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    Convenience stores have become a fixture in American life. They are virtually everywhere. There are more than 150,000 convenience stores in the United States, with almost 10,000 of those located in Florida.

    Many of these convenience stores have more than just groceries: gas pumps, hot and cold prepared foods, and alcoholic beverages are commonplace at mini marts. The easy in-and-out nature of convenience stores in Florida make them very popular.  

    But what happens when someone gets hurt at a convenience store? We will discuss about what to do if you are injured in a store

    Let’s look at the most common ways customers are injured at convenience stores and then identify what to do if you are injured in a store.

    • SLIPS and FALLS:  By far the most common injury at convenience stores is from a slip and fall. These small supermarkets are full of foods and grocery items that can cause slips. They sell produce, prepared food, often with self-serve packaging, and once something is dropped or dripped, it can become a slip hazard.  

    Combined with the very low employee-to-customer ratio at a convenience store, there is often a long period of time between inspections of the aisles and someone cleaning it up. One of the profitable aspects of convenience stores is that is it often staffed by only one or two clerks. 

    At least one clerk is behind the register at all times, so there may be no employee performing regular inspections of the walking surfaces inside and outside the store. This is problematic, since fall risks can occur at any time.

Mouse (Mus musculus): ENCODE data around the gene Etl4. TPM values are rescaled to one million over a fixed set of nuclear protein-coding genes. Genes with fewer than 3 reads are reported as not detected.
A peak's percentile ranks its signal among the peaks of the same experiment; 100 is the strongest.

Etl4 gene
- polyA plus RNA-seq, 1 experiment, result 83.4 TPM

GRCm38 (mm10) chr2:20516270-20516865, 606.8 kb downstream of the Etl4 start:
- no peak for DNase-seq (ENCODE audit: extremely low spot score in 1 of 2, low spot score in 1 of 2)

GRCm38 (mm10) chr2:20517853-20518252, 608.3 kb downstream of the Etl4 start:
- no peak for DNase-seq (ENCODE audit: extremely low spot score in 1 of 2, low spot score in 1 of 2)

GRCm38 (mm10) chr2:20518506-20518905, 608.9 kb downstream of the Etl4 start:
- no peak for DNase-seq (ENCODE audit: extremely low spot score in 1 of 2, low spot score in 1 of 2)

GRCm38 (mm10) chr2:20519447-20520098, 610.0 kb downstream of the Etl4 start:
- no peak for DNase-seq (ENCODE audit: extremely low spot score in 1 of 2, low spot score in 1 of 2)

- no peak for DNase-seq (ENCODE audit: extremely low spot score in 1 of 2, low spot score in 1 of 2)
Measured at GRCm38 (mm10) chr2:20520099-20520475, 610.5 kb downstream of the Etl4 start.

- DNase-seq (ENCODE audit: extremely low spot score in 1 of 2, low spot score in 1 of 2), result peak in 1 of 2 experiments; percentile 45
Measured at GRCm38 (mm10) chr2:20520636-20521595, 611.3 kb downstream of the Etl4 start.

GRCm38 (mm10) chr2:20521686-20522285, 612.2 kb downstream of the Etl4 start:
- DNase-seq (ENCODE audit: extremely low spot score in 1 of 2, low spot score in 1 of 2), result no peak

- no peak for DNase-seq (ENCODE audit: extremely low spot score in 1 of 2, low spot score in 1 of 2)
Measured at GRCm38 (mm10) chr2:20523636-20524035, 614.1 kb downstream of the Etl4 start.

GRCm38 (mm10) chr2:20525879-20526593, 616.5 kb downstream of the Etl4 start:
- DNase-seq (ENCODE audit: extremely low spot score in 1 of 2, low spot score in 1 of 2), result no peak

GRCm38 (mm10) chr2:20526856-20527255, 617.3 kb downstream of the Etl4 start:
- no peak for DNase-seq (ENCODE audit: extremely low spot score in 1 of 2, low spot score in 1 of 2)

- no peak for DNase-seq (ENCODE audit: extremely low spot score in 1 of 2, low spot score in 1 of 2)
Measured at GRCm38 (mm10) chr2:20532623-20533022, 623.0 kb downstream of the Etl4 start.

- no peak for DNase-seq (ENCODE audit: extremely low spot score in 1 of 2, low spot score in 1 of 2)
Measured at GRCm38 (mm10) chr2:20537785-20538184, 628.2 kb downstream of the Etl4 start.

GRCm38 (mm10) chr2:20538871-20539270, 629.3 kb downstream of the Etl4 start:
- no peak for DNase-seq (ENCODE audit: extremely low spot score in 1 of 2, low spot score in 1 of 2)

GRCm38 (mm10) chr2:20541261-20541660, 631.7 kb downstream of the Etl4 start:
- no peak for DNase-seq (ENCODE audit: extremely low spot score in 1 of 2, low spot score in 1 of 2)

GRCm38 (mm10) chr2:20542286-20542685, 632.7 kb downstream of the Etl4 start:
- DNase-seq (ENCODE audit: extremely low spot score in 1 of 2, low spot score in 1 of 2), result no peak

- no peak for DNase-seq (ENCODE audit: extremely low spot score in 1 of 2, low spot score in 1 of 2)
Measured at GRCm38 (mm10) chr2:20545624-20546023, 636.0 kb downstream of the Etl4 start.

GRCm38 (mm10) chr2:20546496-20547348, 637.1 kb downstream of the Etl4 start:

The risks of slipping and falling can be increased by oil or gas, which may have spilled or dripped at or near the pumps, or been tracked into the store by unsuspecting customers. 

    The walkways may not be pressure cleaned regularly. When there is oil and grease on the ground, as is typical of gas pump areas (and even parking lots at convenience stores), it can be a slip hazard. But that hazard is made much more dangerous with rain, which creates a very slippery surface when it comes down on top of old oil or gas spills.

    In Florida the person who is injured in a slip and fall from a transitory substance (something that should not be on the ground but is for a certain period of time) must prove that the substance was there long enough that the owner should have known about is presence. 

    This can be difficult to prove, so preserving evidence and knowing what someone slipped on is critical. If the substance was put there by the business themselves, the victim may not need to prove that it was in place for a particular amount of time since it was the business that created the hazard. 

    But if another customer drops a piece of food, or knocks something from the shelves, and it is not picked up, the falling customer needs to have evidence that it was on ground for a sufficient period of time.


    • BURNS: Another risk at convenience stores which have gas pumps is the risk of burns. Bad pumps or poorly maintained nozzles can cause a leak of gas which may be ignited. Customers using unapproved containers can be the source of fires, as can “drive-aways” where someone forgets to put the pump hose back before driving off. These are all hazards that the convenience store must take reasonable steps to guard against.  Burns from these events can be catastrophic.
    • ASSAULTS and VIOLENT CRIMES: One of the most frequent causes of serious injuries at convenience store sis from violent crime. The fact that convenience stores are open late at night and are not usually staffed with more than one clerk, these businesses are magnets for violent crime. With many convenience stores putting their clerks inside bullet-resistant cages (usually clear Lexan or a similar hard plastic or glass), other customers have become targeted.  The clerk is usually prohibited from leaving their booth, which leaves customers helpless victims. Robberies, sexual assaults and other crimes are common.

    These cases usually involve a failure to have reasonable security or lighting. Often the customer is assaulted outside the store where there is less lighting and there are more places to hide.